This section is from the book "Cyclopedia Of Architecture, Carpentry, And Building", by James C. et al. Also available from Amazon: Cyclopedia Of Architecture, Carpentry And Building.
This saw is designed for cutting along the direction of the grain of the wood, and from this comes its name, which suggests very clearly its purpose. Fig. 18 shows one of these saws, but the shape of the blade varies a great deal with different makers, and some people prefer one shape while others prefer another.
The distinguishing feature is the shape and arrangement of the teeth, which are shown in detail in Fig. 19. There are always a certain number of teeth to the inch length of the saw.
Fig. 16. Steel Square.
Fig. 17. Steel Square.
In this kind of a saw, the number is usually four or five, and it will be noticed that one side of the tooth is vertical while the other slopes. The vertical side of the tooth is always toward the front or point of the saw, while the sloping side is always toward the handle. The amount of slope to be given to the teeth of a saw is a matter of opinion and can be regulated when the saw is sharpened, or "filed," but the slope should always be a flat one in this kind of a saw, that is, it should make an angle of less than forty-five degrees with the horizontal, or with the line of the back of the saw.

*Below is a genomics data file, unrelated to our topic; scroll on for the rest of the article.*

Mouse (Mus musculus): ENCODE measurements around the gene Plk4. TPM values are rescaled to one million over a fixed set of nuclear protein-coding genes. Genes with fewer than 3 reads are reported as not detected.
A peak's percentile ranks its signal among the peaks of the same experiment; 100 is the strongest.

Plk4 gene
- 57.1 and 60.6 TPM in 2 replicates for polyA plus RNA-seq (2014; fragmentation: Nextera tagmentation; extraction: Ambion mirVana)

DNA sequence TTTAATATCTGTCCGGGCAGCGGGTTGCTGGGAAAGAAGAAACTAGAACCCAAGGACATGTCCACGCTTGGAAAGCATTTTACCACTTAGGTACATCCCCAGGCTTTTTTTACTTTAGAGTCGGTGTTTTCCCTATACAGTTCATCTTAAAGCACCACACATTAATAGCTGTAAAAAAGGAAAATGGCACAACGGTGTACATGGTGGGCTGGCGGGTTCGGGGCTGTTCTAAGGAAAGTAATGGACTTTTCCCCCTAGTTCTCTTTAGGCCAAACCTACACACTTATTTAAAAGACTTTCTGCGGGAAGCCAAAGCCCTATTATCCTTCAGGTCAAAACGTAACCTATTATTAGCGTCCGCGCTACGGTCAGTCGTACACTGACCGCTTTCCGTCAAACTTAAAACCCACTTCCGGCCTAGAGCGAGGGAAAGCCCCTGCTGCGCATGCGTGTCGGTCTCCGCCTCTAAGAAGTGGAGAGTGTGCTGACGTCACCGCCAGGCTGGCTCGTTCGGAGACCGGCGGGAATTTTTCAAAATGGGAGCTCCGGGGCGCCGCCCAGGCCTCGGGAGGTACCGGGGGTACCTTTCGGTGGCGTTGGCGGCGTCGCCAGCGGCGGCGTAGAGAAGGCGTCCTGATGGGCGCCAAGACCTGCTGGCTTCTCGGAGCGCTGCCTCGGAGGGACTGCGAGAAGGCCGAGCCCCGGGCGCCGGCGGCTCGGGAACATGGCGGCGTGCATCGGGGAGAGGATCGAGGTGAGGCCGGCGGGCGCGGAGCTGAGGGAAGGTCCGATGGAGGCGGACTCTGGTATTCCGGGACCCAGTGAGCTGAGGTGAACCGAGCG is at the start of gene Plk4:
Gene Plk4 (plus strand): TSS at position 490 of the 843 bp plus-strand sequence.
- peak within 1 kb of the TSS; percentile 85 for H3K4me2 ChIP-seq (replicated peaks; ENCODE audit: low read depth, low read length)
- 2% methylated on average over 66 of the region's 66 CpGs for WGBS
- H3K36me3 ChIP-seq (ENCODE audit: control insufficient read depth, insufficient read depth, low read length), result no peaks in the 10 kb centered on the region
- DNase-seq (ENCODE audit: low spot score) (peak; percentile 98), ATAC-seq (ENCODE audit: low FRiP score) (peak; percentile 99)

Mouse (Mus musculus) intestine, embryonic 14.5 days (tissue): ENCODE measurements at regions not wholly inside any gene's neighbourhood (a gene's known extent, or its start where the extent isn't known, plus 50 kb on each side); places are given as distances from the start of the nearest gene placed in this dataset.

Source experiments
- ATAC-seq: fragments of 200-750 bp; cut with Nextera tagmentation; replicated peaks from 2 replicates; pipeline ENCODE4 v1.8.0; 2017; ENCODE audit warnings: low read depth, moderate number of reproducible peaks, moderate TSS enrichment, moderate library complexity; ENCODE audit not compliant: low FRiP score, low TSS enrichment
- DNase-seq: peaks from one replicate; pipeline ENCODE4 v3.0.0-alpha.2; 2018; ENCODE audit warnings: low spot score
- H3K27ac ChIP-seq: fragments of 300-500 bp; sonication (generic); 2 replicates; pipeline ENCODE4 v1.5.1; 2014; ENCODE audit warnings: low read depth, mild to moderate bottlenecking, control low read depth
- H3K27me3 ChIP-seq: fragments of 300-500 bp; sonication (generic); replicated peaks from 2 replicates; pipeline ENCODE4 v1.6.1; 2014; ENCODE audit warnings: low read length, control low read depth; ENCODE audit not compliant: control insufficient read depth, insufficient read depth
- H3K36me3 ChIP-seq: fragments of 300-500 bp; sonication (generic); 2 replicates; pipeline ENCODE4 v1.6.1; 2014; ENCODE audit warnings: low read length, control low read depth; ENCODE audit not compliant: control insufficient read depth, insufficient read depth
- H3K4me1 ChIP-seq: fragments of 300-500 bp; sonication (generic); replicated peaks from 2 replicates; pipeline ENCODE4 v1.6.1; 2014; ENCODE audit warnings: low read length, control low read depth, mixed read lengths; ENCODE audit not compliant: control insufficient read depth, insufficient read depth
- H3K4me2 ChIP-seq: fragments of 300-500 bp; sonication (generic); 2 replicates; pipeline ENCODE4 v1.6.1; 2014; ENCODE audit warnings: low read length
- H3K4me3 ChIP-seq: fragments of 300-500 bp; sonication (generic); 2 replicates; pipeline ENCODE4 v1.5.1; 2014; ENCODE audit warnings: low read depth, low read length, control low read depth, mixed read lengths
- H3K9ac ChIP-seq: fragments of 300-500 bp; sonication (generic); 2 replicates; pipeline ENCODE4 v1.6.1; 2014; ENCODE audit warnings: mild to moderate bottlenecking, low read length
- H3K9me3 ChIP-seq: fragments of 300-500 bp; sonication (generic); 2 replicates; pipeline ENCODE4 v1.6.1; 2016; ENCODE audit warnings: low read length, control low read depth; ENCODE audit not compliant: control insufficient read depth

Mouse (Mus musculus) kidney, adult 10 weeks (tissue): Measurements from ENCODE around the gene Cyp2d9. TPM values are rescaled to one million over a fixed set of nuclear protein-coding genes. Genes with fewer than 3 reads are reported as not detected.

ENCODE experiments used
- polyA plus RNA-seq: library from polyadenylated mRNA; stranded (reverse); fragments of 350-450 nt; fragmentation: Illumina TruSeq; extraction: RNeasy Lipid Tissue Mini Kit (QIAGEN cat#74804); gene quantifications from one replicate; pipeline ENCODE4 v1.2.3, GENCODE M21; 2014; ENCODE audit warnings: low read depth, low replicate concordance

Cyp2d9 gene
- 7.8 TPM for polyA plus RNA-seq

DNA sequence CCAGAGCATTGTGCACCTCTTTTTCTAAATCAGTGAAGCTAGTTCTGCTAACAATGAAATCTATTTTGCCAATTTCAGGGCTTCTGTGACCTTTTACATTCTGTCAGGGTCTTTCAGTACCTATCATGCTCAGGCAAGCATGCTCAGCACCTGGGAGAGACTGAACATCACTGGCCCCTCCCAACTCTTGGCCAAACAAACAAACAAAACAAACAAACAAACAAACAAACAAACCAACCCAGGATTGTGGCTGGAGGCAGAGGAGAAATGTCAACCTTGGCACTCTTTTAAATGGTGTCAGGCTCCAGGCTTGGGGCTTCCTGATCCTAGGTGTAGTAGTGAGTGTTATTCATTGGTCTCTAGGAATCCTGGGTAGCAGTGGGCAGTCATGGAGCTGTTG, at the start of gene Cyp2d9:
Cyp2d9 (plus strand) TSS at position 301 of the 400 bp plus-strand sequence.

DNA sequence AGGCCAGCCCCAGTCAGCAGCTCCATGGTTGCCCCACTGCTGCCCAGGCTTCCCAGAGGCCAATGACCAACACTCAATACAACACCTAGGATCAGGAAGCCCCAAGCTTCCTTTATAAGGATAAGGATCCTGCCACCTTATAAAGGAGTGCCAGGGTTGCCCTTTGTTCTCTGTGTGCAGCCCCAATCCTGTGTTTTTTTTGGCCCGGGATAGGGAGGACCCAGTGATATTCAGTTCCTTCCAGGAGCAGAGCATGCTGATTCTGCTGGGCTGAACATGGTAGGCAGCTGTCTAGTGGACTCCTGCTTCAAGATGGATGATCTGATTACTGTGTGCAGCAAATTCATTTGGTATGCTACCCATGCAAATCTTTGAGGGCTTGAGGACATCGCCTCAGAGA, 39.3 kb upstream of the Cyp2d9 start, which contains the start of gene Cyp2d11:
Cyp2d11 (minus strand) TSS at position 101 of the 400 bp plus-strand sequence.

Fig. 18. Side View of Rip Saw.
It is held by some that the teeth of a rip saw should be straight on the front edge, that is, that they should have the edge at right angles with the side of the blade, while others maintain that the edge of the tooth should be cut across obliquely, so as to be at an angle of about eighty-five degrees with the side of the blade. A saw may be filed either way, according to the opinion of the owner, the determining factor being usually the kind of wood to be cut and whether the grain is absolutely straight or more or less crooked. In the latter case the edges of the teeth should certainly have a slight bevel so as to give a cutting edge. The bevel should, however, be on alternate sides of adjacent teeth, that is, one tooth should be beveled toward the right and the next toward the left and so on. This arrangement helps to keep the saw straight while cutting, and prevents it from being forced over to one side or the other. Fig. 20 shows a view of the cutting edge of a rip saw, showing the way in which the teeth should be filed.
Fig. 19. Slope of Teeth in Rip Saw.
Fig. 20. Blade of Rip Saw Edge-On.